What’s the purpose of all this training if you aren’t going to use it, test it and challenge it in new ways? As I battle to get the message out that training is much more about what you can do than it is aesthetics, I must also get you to use your newly tuned up performance capabilities.
Getting out of your comfort zone is a great way to realize how far you’ve come and how your consistency and effort has paid off.
Break out those cross country skis, try that black diamond, even though you haven’t been on it in a decade or even just run around your yard with your dog.
How long were you able to shovel last year before calling it quits? I dare you to try the whole driveway. Heavy wet snow, no problem for you now. After all, what are those deadlifts for?
When I got a text message from a client last week, saying that they created a GAIN team, called Gain Gang, for a local 5k, I was thrilled. What a perfect example of getting out of your comfort zone, setting a realistic, yet challenging goal.
If you would like to get involved, whether you are a runner or never ran a mile in your life, you can find the details about the race here.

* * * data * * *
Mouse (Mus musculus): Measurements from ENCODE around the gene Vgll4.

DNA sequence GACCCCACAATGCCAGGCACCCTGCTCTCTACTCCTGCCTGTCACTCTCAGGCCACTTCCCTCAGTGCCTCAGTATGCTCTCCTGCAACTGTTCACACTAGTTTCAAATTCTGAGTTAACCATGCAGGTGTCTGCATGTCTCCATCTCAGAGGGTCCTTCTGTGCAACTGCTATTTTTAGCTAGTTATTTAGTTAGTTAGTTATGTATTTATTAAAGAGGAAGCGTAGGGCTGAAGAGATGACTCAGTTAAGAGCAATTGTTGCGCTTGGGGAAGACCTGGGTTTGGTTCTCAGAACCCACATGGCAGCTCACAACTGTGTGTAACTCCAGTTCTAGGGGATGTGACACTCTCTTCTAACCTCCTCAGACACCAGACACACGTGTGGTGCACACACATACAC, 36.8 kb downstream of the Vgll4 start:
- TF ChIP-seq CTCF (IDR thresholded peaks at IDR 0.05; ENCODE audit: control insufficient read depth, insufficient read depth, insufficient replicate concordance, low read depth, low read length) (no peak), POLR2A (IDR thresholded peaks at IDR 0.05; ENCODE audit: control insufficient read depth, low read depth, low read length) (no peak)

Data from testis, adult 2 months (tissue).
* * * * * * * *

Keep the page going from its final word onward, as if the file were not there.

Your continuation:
Running not your thing? That’s okay, it doesn’t have to be and it isn’t required to be “fit.”
However, you have to do something. Shovel your driveway, stomp through the snow in some snowshoes, try something new and try something challenging. Use your fitness to spend more time doing other things, get outside and challenge yourself.
That’s never been more apparent for myself. Over the past 6 years or so, I have been constantly asking myself, “what am I training for, what’s the point?”
My answer constantly changes and evolves, as it should for you, too. But now, my answer as to why I train, is to get outside more and use this fitness that I have acquired.